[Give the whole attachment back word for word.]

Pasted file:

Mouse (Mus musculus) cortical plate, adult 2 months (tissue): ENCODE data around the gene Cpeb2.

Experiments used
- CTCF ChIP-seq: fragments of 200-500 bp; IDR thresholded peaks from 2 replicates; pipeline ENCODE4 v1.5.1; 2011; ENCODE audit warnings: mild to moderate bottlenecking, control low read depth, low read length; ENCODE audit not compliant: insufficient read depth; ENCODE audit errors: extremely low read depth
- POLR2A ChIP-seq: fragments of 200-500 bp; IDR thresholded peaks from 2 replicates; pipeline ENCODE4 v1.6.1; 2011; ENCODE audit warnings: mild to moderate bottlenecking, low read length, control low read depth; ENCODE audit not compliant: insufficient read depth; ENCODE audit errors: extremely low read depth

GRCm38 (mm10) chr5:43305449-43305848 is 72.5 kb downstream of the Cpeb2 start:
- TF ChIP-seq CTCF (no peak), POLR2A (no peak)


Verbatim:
Mouse (Mus musculus) cortical plate, adult 2 months (tissue): ENCODE data around the gene Cpeb2.

Experiments used
- CTCF ChIP-seq: fragments of 200-500 bp; IDR thresholded peaks from 2 replicates; pipeline ENCODE4 v1.5.1; 2011; ENCODE audit warnings: mild to moderate bottlenecking, control low read depth, low read length; ENCODE audit not compliant: insufficient read depth; ENCODE audit errors: extremely low read depth
- POLR2A ChIP-seq: fragments of 200-500 bp; IDR thresholded peaks from 2 replicates; pipeline ENCODE4 v1.6.1; 2011; ENCODE audit warnings: mild to moderate bottlenecking, low read length, control low read depth; ENCODE audit not compliant: insufficient read depth; ENCODE audit errors: extremely low read depth

GRCm38 (mm10) chr5:43305449-43305848 is 72.5 kb downstream of the Cpeb2 start:
- TF ChIP-seq CTCF (no peak), POLR2A (no peak)